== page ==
While the rest of us are skiing, top scientists and students conduct important atmospheric research just a stone’s throw away. There are only a handful of high elevation weather labs in the world, and one of them sits at the top of the Steamboat Ski Area.

Maybe you’ve noticed that building just at the top of the Morning Side Chairlift at the Steamboat Ski Resort with all the crazy antennae and satellite dishes on the roof, and wondered what goes on there. While some local organizations are lucky enough to get inside those doors for special tours, the facility is not open to the public.

The Storm Peak Laboratory is an atmospheric science and snow hydrology research center run by the Desert Research Institute (DRI), whose mission is to advance discovery and understanding within these scientific fields. In other words, just as you are out there enjoying the fresh air and pristine wilderness that surrounds the ski area, you’ve got some of the best scientists in the world just a few feet away doing their best to protect it.

We caught up with Dr. Gannet Hallar, Associate Professor at the University of Utah in the Department of Atmospheric Science, and Research Scientist at the Desert Research Institute, who is the director of Storm Peak Laboratory. Under her leadership, the lab has undergone major changes including new instrumentation, new field courses and a significant building expansion. She also teaches a graduate level field course in Mountain Meteorology at the lab. We asked her about what goes on at one of the highest altitude research centers in the country, a place where she can literally have her head in the clouds.

SSIR: Tell us about this facility and what makes it special.
Dr. Gannet Hallar: We are located at the top of the Steamboat Ski Resort next to the Morning Side chairlift in the Routt National Forest. The lab maintains a special use permit through Forest Service for the land surrounding the facility and we are owned Desert Research Institute. We are a unique high mountain in-cloud facility, one of only a few in the country

What kind of research is conducted there?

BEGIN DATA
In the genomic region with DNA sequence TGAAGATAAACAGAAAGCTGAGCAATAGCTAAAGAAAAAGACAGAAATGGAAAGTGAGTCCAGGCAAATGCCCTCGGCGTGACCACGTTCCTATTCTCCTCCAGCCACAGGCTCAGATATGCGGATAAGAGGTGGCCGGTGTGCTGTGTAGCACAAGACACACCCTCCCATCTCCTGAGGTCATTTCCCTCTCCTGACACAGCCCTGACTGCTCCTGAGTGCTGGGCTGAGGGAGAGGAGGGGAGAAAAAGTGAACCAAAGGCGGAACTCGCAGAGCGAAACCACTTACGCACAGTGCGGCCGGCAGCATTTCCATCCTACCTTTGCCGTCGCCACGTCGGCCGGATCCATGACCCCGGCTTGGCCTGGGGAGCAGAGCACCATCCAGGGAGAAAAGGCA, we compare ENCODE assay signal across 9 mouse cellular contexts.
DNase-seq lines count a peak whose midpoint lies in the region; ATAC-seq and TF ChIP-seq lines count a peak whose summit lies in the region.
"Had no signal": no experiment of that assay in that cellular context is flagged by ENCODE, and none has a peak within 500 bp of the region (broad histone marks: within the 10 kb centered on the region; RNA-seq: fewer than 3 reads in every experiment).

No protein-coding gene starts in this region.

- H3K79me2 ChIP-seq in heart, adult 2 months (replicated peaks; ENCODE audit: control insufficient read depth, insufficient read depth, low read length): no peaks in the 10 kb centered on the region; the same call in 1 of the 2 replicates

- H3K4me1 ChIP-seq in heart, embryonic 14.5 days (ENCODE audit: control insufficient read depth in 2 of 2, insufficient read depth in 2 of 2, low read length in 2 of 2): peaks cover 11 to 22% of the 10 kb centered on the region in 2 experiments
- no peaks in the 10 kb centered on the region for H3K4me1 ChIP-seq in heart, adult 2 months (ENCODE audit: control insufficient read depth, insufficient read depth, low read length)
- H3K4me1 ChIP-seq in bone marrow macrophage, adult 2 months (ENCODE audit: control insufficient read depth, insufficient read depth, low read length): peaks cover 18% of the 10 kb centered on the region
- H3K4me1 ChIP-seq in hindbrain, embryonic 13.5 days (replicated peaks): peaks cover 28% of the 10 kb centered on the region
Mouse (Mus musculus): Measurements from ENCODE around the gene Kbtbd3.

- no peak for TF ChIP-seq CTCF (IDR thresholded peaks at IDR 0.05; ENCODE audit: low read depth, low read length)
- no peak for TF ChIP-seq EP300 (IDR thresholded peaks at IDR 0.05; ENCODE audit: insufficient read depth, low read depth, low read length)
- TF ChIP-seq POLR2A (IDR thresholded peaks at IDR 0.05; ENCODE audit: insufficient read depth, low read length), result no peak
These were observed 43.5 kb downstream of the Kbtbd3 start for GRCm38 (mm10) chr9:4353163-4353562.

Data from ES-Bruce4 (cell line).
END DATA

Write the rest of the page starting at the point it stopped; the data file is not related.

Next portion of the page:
We do atmospheric science research. We study the impact that gasses and aerosols in the atmosphere have on climate and human health. We also study clouds and what types of particles make clouds, as well as water and ice content in clouds.

What is the commute like and how do you get all the gear up there?
On most days we take the chairlift. We have a Pisten Bully snowcat and use snowmobiles to transport equipment. Some of our researchers use snowshoes to walk to and from the chairlift because they don’t ski.

Who is studying there?
Atmospheric scientists who study particles, clouds, and gasses, and we also host snow hydrologists. We have people come from all around the country. We have some permanent staff, but we always have different groups visiting. Right now, we have a group from Massachusetts Institute of Technology (MIT) and a group from the National Center for Atmospheric Research in Boulder. We also conduct a lot of field classes for students from universities all over the country. We have a 9-person bunk house, full kitchen, classroom and meeting room. The facility is 2,500 square feet.

What’s the data used for?
We do long term monitoring of several things to investigate atmospheric trends. We are part of an international global atmospheric watch program that collects long term data on particles in the atmosphere and measures trace gasses and how they change over time. Similar to all other sites, we are seeing a significant increase in greenhouse gasses, especially Co2. We are also seeing changes to an increasing number of wildlife. We keep a long-term data record that goes into national database and publish papers on what we find about what is changing in our atmosphere.

Are you publicly or privately funded?
We are primarily federally funded and receive most of our funding from the National Science Foundation and the Department of Energy. It’s always a challenge to stay sustainable and the government shutdown really affected us. If you’re interested in supporting the lab, we always appreciate donations, which can be given through our web site.

What is your mission?
A lot of technology development happens here. For example, our group from MIT is developing new technology to measure clouds which has the potential to address climate change and improve the de-icing of airplanes. We also do a lot of graduate and undergraduate training up here. One thing we are very proud of is how many students are trained in this facility, approximately 50 every year.

To learn more about the Storm Peak Laboratory, go to https://www.dri.edu/stormpeak.